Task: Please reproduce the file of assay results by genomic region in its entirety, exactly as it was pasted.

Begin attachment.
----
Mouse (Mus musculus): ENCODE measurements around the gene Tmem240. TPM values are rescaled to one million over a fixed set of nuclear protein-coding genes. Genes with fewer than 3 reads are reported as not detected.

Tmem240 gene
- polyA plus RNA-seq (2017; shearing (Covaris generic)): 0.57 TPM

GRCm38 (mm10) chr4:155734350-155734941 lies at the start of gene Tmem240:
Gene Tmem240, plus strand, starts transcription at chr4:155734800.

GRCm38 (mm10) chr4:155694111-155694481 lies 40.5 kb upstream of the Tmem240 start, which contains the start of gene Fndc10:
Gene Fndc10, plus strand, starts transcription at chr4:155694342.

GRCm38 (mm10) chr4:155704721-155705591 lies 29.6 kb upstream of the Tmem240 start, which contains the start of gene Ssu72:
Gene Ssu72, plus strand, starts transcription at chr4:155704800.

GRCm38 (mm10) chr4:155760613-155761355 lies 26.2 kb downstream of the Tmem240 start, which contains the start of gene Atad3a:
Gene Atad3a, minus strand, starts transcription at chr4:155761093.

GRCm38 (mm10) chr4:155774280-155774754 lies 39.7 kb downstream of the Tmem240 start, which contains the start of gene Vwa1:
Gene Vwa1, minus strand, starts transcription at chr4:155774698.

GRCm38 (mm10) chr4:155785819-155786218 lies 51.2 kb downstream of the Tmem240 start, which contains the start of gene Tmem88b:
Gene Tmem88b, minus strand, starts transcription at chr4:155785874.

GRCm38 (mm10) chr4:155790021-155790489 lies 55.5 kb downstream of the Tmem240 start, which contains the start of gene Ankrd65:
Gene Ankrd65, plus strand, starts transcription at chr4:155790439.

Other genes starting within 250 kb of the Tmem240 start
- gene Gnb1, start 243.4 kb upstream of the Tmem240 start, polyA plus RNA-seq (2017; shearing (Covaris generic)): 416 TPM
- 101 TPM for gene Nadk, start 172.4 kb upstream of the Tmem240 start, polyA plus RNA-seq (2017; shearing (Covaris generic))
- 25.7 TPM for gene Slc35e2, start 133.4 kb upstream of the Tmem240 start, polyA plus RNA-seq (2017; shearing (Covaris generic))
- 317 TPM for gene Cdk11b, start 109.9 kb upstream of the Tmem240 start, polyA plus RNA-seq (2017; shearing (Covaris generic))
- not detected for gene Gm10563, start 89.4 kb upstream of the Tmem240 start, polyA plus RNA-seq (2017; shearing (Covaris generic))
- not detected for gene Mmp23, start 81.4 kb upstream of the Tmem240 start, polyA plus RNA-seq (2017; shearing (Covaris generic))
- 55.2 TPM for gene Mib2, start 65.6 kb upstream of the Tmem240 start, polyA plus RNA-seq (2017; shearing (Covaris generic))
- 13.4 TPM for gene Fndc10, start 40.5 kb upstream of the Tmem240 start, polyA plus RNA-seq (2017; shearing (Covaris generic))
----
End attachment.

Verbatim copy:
Mouse (Mus musculus): ENCODE measurements around the gene Tmem240. TPM values are rescaled to one million over a fixed set of nuclear protein-coding genes. Genes with fewer than 3 reads are reported as not detected.

Tmem240 gene
- polyA plus RNA-seq (2017; shearing (Covaris generic)): 0.57 TPM

GRCm38 (mm10) chr4:155734350-155734941 lies at the start of gene Tmem240:
Gene Tmem240, plus strand, starts transcription at chr4:155734800.

GRCm38 (mm10) chr4:155694111-155694481 lies 40.5 kb upstream of the Tmem240 start, which contains the start of gene Fndc10:
Gene Fndc10, plus strand, starts transcription at chr4:155694342.

GRCm38 (mm10) chr4:155704721-155705591 lies 29.6 kb upstream of the Tmem240 start, which contains the start of gene Ssu72:
Gene Ssu72, plus strand, starts transcription at chr4:155704800.

GRCm38 (mm10) chr4:155760613-155761355 lies 26.2 kb downstream of the Tmem240 start, which contains the start of gene Atad3a:
Gene Atad3a, minus strand, starts transcription at chr4:155761093.

GRCm38 (mm10) chr4:155774280-155774754 lies 39.7 kb downstream of the Tmem240 start, which contains the start of gene Vwa1:
Gene Vwa1, minus strand, starts transcription at chr4:155774698.

GRCm38 (mm10) chr4:155785819-155786218 lies 51.2 kb downstream of the Tmem240 start, which contains the start of gene Tmem88b:
Gene Tmem88b, minus strand, starts transcription at chr4:155785874.

GRCm38 (mm10) chr4:155790021-155790489 lies 55.5 kb downstream of the Tmem240 start, which contains the start of gene Ankrd65:
Gene Ankrd65, plus strand, starts transcription at chr4:155790439.

Other genes starting within 250 kb of the Tmem240 start
- gene Gnb1, start 243.4 kb upstream of the Tmem240 start, polyA plus RNA-seq (2017; shearing (Covaris generic)): 416 TPM
- 101 TPM for gene Nadk, start 172.4 kb upstream of the Tmem240 start, polyA plus RNA-seq (2017; shearing (Covaris generic))
- 25.7 TPM for gene Slc35e2, start 133.4 kb upstream of the Tmem240 start, polyA plus RNA-seq (2017; shearing (Covaris generic))
- 317 TPM for gene Cdk11b, start 109.9 kb upstream of the Tmem240 start, polyA plus RNA-seq (2017; shearing (Covaris generic))
- not detected for gene Gm10563, start 89.4 kb upstream of the Tmem240 start, polyA plus RNA-seq (2017; shearing (Covaris generic))
- not detected for gene Mmp23, start 81.4 kb upstream of the Tmem240 start, polyA plus RNA-seq (2017; shearing (Covaris generic))
- 55.2 TPM for gene Mib2, start 65.6 kb upstream of the Tmem240 start, polyA plus RNA-seq (2017; shearing (Covaris generic))
- 13.4 TPM for gene Fndc10, start 40.5 kb upstream of the Tmem240 start, polyA plus RNA-seq (2017; shearing (Covaris generic))